In the 2018 midterm election, moderate Republicans actually were more likely to be defeated than those with solidly conservative records. I classified Republican incumbents as moderates (those with DW-NOMINATE scores of less than 0.3), mainstream conservatives (those with DW-NOMINATE scores between 0.3 and 0.6), or extreme conservatives (those with DW-NOMINATE scores of .6 or higher). DW-NOMINATE scores can be used to compare political ideologies over time on a scale of -1 (most liberal) to 1 (most conservative).
Of 199 Republican incumbents on the ballot, 39 classified as moderates, 90 as mainstream conservatives, and 70 as extreme conservatives. Twenty-three percent of moderates (9 of 39) were defeated compared with 18% of mainstream conservatives (16 of 90) and only 6% of extreme conservatives (4 of 70).
It is not surprising that moderate Republicans were more likely to be defeated than those with more conservative voting records because they tended to represent more competitive districts than their more conservative colleagues. However, the overall relationship between the 2016 Trump vote and conservatism among GOP incumbents was actually fairly weak — a correlation of only .28. In contrast, the correlation between the 2016 Clinton vote and liberalism among Democratic incumbents was a much stronger .66.
In order to estimate the impact of incumbent ideology on House election outcomes in 2018, I conducted multiple regression analyses using incumbent vote share as the dependent variable and incumbent ideological extremism (based on DW-NOMINATE scores) and 2016 presidential vote margin as independent variables. I did separate analyses of contests with running Republican and Democratic incumbents. The results are displayed in Tables 2 and 3.
Table 2: Regression analysis of House Republican incumbent vote margin
Table 3: Regression analysis of House Democratic incumbent vote margin
The findings in Tables 2 and 3 show that for both Republican and Democratic incumbents, election outcomes were overwhelmingly explained by the presidential vote in the district. Moreover, the incumbent’s voting record had little or no influence on the results. For Republican incumbents, conservatism had a very small and statistically insignificant negative impact on incumbent vote share. For Democratic incumbents, liberalism had a very small and statistically insignificant positive impact on incumbent vote share.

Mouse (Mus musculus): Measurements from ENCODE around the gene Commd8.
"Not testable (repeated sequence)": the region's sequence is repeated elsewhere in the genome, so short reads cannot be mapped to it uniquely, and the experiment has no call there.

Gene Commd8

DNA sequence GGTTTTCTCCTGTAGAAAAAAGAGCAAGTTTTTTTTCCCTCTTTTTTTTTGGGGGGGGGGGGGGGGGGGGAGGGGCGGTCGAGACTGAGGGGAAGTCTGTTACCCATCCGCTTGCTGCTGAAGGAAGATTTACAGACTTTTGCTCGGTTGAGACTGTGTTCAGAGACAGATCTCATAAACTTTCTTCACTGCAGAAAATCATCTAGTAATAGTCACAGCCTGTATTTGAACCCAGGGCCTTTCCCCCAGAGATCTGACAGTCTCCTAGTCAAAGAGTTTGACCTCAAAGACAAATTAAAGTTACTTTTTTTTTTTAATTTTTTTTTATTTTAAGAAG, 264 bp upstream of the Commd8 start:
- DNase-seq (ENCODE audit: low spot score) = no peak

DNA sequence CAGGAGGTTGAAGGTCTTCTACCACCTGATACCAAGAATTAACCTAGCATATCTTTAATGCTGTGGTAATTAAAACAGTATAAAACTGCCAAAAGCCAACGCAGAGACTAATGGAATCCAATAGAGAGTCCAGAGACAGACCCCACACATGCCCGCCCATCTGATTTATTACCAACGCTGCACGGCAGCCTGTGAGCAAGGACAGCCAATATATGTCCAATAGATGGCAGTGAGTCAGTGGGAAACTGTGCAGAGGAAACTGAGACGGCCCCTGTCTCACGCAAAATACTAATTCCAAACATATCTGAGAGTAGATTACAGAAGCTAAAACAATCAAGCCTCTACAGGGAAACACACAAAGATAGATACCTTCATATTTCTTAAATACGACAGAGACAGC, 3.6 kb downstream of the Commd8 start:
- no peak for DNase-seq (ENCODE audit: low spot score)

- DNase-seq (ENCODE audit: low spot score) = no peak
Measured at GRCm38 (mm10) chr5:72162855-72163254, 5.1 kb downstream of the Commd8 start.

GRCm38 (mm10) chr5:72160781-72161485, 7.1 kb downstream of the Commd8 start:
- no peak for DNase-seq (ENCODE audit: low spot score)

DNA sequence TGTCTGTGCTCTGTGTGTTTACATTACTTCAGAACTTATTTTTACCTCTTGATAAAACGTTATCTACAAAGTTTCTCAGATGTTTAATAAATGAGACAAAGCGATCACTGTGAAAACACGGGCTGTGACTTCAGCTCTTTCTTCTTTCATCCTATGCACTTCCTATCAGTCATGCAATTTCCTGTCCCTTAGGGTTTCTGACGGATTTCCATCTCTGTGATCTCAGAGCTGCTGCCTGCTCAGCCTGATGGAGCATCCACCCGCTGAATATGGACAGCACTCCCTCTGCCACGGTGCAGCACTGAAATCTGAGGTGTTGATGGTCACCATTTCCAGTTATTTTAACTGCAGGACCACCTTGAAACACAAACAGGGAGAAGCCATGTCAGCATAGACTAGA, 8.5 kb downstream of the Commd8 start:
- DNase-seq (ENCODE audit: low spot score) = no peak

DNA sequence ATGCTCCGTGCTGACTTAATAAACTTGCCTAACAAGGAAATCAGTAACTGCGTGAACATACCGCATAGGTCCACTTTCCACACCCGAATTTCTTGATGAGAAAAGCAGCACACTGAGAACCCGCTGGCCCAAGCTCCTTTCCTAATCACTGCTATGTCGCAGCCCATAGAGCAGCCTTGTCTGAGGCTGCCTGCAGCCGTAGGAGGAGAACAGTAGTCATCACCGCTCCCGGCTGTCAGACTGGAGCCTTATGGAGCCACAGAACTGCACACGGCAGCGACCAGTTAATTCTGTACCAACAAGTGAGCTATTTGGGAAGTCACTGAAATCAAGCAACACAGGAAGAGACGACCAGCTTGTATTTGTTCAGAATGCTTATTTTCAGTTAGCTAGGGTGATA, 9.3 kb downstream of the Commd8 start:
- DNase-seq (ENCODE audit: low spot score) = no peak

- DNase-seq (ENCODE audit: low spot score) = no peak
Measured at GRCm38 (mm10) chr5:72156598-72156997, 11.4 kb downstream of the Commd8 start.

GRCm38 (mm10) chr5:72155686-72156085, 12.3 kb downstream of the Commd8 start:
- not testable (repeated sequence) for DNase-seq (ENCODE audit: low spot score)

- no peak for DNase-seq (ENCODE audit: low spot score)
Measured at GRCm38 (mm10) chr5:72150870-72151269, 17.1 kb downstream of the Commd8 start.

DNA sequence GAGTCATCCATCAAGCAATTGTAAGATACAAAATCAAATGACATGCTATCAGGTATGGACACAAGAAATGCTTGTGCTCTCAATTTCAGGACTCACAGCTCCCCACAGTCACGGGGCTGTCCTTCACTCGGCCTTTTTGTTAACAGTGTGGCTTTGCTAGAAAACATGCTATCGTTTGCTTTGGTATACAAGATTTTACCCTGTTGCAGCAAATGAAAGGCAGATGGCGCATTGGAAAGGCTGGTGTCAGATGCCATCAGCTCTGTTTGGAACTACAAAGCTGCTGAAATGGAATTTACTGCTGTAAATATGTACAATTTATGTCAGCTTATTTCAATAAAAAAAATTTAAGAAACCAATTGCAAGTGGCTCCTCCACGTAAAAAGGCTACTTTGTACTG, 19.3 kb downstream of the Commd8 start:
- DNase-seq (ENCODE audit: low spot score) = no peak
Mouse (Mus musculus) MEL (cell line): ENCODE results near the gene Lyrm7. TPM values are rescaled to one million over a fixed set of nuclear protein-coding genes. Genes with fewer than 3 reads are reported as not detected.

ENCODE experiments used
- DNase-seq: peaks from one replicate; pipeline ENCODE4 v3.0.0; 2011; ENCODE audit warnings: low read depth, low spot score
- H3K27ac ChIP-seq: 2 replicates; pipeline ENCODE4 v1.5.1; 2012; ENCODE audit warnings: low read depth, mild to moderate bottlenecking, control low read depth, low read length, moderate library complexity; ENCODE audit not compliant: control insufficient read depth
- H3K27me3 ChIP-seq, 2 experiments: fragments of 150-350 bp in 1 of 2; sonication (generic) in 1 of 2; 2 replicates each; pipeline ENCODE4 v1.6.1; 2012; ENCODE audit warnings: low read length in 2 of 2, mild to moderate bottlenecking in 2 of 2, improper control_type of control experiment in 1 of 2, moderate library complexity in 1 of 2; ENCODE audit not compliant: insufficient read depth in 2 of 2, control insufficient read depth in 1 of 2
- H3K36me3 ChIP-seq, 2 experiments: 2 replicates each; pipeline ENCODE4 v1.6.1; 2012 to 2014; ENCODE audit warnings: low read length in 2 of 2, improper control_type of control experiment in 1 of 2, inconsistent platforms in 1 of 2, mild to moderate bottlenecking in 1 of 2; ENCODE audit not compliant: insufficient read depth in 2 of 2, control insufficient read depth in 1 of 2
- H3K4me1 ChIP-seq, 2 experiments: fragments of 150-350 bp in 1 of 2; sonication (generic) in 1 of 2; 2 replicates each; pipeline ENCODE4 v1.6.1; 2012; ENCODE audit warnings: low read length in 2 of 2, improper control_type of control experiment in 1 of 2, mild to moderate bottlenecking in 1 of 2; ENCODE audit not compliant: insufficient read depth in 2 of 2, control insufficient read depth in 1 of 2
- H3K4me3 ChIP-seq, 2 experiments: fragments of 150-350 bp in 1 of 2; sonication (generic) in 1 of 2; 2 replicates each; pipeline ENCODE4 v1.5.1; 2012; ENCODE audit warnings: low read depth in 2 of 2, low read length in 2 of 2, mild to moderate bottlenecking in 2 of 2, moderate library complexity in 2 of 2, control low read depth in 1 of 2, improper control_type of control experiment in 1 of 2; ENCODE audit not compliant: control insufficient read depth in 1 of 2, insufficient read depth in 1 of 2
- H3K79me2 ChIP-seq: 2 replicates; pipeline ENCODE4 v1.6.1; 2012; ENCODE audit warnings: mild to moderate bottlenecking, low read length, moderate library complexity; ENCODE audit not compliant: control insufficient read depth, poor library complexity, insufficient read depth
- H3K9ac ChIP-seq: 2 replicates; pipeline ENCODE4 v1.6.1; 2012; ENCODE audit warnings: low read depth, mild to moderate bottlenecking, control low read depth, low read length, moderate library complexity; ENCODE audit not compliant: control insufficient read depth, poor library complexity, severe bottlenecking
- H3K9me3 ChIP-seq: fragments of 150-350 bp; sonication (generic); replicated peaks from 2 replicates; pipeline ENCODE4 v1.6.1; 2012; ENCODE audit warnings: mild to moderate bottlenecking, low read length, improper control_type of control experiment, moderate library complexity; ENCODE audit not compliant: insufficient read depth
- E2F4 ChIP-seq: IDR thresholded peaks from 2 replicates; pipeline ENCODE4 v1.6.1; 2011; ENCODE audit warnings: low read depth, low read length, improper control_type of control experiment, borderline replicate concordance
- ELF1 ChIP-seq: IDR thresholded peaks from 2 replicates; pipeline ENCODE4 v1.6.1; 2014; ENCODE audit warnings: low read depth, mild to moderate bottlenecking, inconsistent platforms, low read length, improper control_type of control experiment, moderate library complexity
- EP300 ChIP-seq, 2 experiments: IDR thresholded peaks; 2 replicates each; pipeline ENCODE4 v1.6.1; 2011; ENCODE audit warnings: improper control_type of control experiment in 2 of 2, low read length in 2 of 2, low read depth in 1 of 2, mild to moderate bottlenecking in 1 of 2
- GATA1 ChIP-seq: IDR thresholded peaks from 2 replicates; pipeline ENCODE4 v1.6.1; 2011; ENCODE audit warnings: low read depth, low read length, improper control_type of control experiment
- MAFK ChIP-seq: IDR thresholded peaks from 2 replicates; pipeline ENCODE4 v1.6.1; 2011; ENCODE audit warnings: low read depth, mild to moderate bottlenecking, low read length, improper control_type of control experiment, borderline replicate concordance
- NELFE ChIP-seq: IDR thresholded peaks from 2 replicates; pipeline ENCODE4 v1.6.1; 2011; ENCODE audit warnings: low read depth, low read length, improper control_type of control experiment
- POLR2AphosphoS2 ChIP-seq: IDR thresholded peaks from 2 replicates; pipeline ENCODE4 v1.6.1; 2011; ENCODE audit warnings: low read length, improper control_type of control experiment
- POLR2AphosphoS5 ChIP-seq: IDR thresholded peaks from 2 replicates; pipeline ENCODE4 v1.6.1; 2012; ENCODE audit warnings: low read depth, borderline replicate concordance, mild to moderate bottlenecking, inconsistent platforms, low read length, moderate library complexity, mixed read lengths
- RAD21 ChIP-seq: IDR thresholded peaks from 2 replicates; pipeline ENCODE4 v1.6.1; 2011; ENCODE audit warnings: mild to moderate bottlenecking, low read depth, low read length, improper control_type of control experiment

There is little evidence here that individual incumbents’ voting records affected the outcomes of their elections in 2018. After controlling for the partisan lean of their districts, measured by the 2016 presidential vote, ideological moderates did no better than those with more extreme voting records. In fact, among Democrats, the estimated effect of incumbent ideology was in the wrong direction — those with extremely liberal voting records did slightly better than moderates.
District partisanship was by far the strongest determinant of the results of House elections in 2018, with Republican candidates typically running behind Donald Trump’s 2016 margins in all types of districts. Some incumbents did better or worse than predicted based on the partisan lean of their districts. However, whether incumbents under- or over-performed was unrelated to ideology. Other factors such as media savvy, constituency service, and the strength or weakness of their challengers appear to have been far more important than incumbents’ voting records.
For some incumbents in competitive districts, projecting an image of moderation and bipartisanship may be helpful. Actually having a moderate voting record, however, does not appear to be helpful.
Alan I. Abramowitz is the Alben W. Barkley Professor of Political Science at Emory University and a senior columnist with Sabato’s Crystal Ball. His new book, The Great Alignment: Race, Party Transformation, and the Rise of Donald Trump, was released earlier this year by Yale University Press.